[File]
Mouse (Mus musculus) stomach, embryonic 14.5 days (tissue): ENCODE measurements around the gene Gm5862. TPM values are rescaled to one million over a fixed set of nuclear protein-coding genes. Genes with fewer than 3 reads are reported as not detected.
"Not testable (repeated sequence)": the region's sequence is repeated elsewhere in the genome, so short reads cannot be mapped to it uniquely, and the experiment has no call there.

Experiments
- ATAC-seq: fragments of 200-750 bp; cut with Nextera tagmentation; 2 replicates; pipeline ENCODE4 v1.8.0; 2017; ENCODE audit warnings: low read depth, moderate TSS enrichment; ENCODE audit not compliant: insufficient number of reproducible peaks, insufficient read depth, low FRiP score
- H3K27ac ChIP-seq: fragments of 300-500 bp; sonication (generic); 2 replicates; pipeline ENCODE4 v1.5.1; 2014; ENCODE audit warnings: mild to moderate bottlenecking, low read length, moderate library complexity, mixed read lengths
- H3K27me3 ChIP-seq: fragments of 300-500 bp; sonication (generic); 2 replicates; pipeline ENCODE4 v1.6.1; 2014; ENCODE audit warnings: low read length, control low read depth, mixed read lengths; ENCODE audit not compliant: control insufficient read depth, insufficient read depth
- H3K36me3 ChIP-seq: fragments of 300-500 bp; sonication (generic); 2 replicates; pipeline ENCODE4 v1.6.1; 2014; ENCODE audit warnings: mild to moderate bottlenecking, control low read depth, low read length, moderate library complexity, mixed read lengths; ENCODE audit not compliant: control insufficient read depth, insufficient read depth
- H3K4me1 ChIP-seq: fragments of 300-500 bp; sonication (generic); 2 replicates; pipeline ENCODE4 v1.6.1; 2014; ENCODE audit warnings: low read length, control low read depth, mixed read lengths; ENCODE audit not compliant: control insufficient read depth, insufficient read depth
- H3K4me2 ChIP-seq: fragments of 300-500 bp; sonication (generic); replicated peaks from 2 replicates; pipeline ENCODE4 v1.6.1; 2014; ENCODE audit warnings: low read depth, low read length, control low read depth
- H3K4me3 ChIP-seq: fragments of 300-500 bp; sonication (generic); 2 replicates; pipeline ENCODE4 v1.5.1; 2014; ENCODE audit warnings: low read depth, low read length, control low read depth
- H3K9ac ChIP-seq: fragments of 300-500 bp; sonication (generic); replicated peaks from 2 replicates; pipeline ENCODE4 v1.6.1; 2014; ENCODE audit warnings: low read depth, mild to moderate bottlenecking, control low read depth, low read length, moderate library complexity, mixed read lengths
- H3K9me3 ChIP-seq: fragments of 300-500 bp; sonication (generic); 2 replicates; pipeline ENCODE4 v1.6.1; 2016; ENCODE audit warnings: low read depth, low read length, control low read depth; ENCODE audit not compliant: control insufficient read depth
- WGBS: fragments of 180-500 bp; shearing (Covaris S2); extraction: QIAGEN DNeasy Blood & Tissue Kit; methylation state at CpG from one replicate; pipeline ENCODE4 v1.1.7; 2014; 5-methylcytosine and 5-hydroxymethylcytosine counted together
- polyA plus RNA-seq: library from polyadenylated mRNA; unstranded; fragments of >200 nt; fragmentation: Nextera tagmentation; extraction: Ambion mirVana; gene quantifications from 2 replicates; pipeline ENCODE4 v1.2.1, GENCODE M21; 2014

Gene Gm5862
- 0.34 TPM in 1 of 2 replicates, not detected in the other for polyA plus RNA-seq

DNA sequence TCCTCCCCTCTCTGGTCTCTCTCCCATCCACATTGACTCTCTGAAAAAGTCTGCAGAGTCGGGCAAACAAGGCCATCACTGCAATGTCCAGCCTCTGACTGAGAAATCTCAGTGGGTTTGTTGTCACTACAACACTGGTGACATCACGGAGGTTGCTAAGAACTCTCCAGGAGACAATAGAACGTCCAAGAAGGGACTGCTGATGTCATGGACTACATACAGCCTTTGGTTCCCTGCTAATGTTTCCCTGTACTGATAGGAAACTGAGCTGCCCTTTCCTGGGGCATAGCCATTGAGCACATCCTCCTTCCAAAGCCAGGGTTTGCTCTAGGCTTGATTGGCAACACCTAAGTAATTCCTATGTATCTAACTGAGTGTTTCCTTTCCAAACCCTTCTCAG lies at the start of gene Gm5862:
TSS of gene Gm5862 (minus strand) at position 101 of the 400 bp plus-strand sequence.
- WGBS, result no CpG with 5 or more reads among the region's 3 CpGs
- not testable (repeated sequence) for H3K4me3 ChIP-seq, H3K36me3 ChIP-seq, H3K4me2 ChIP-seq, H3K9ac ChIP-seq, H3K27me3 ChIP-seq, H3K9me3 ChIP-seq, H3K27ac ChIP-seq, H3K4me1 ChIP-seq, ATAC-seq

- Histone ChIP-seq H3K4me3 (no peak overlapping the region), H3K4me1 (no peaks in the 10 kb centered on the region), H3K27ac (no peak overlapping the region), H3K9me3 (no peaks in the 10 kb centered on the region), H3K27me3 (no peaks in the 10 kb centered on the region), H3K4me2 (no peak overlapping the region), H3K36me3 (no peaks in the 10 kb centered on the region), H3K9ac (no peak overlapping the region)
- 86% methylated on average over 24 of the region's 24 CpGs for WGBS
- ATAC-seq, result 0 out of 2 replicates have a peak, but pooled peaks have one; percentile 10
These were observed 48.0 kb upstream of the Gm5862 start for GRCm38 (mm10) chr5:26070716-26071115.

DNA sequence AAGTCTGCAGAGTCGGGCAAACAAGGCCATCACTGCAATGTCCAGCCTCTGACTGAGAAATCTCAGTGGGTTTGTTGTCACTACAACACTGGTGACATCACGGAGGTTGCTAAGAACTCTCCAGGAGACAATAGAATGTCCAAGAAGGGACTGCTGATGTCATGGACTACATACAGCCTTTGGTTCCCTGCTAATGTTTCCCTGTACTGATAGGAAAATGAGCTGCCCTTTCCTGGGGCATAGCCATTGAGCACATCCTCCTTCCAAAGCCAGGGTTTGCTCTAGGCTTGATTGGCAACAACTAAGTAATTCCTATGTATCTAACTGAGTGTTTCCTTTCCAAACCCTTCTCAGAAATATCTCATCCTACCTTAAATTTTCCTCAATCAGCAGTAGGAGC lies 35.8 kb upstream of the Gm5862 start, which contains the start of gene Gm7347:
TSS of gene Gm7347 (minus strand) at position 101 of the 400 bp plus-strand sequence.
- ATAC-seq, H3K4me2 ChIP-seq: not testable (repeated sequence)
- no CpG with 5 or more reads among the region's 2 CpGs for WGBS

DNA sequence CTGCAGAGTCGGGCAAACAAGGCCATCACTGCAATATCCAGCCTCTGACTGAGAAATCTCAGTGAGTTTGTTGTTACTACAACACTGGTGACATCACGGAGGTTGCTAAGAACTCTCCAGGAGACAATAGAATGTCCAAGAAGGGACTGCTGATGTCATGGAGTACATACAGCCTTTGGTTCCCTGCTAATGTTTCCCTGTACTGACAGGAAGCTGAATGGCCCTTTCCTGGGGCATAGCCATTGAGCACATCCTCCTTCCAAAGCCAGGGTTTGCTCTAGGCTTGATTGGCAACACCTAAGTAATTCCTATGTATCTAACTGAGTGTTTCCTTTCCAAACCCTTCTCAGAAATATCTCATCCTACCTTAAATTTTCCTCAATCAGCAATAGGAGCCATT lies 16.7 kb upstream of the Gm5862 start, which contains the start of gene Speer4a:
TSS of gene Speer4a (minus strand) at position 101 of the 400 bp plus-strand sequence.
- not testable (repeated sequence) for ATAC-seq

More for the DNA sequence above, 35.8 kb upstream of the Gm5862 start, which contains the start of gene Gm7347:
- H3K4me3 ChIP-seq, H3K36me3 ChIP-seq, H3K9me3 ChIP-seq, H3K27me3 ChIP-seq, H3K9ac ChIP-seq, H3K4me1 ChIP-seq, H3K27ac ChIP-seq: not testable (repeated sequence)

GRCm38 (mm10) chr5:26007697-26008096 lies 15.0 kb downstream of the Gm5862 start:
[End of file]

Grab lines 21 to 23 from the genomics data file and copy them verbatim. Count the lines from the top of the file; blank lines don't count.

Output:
- Histone ChIP-seq H3K4me3 (no peak overlapping the region), H3K4me1 (no peaks in the 10 kb centered on the region), H3K27ac (no peak overlapping the region), H3K9me3 (no peaks in the 10 kb centered on the region), H3K27me3 (no peaks in the 10 kb centered on the region), H3K4me2 (no peak overlapping the region), H3K36me3 (no peaks in the 10 kb centered on the region), H3K9ac (no peak overlapping the region)
- 86% methylated on average over 24 of the region's 24 CpGs for WGBS
- ATAC-seq, result 0 out of 2 replicates have a peak, but pooled peaks have one; percentile 10